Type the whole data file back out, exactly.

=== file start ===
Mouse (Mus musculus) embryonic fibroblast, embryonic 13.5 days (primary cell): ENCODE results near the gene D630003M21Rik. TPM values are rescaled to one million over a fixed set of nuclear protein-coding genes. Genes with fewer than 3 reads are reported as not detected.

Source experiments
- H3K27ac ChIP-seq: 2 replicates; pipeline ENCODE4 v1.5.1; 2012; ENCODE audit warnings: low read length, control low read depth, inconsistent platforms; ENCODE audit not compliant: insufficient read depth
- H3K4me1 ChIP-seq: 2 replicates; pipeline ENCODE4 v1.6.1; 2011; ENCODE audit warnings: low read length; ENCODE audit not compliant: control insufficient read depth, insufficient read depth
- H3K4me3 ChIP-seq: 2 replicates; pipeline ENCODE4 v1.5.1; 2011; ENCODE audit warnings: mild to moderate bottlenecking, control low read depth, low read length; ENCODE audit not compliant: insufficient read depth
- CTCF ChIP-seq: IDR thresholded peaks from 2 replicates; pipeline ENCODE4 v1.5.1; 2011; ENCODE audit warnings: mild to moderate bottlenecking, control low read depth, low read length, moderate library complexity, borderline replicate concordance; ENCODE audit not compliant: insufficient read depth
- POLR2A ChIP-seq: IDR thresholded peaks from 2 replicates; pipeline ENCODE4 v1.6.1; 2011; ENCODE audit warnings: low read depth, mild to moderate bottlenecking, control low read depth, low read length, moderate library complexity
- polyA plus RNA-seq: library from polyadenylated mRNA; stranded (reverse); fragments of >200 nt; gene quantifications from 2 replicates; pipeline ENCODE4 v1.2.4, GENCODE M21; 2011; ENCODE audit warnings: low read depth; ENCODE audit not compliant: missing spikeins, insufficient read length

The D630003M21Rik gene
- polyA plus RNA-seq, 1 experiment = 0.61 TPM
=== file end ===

Mouse (Mus musculus) embryonic fibroblast, embryonic 13.5 days (primary cell): ENCODE results near the gene D630003M21Rik. TPM values are rescaled to one million over a fixed set of nuclear protein-coding genes. Genes with fewer than 3 reads are reported as not detected.

Source experiments
- H3K27ac ChIP-seq: 2 replicates; pipeline ENCODE4 v1.5.1; 2012; ENCODE audit warnings: low read length, control low read depth, inconsistent platforms; ENCODE audit not compliant: insufficient read depth
- H3K4me1 ChIP-seq: 2 replicates; pipeline ENCODE4 v1.6.1; 2011; ENCODE audit warnings: low read length; ENCODE audit not compliant: control insufficient read depth, insufficient read depth
- H3K4me3 ChIP-seq: 2 replicates; pipeline ENCODE4 v1.5.1; 2011; ENCODE audit warnings: mild to moderate bottlenecking, control low read depth, low read length; ENCODE audit not compliant: insufficient read depth
- CTCF ChIP-seq: IDR thresholded peaks from 2 replicates; pipeline ENCODE4 v1.5.1; 2011; ENCODE audit warnings: mild to moderate bottlenecking, control low read depth, low read length, moderate library complexity, borderline replicate concordance; ENCODE audit not compliant: insufficient read depth
- POLR2A ChIP-seq: IDR thresholded peaks from 2 replicates; pipeline ENCODE4 v1.6.1; 2011; ENCODE audit warnings: low read depth, mild to moderate bottlenecking, control low read depth, low read length, moderate library complexity
- polyA plus RNA-seq: library from polyadenylated mRNA; stranded (reverse); fragments of >200 nt; gene quantifications from 2 replicates; pipeline ENCODE4 v1.2.4, GENCODE M21; 2011; ENCODE audit warnings: low read depth; ENCODE audit not compliant: missing spikeins, insufficient read length

The D630003M21Rik gene
- polyA plus RNA-seq, 1 experiment = 0.61 TPM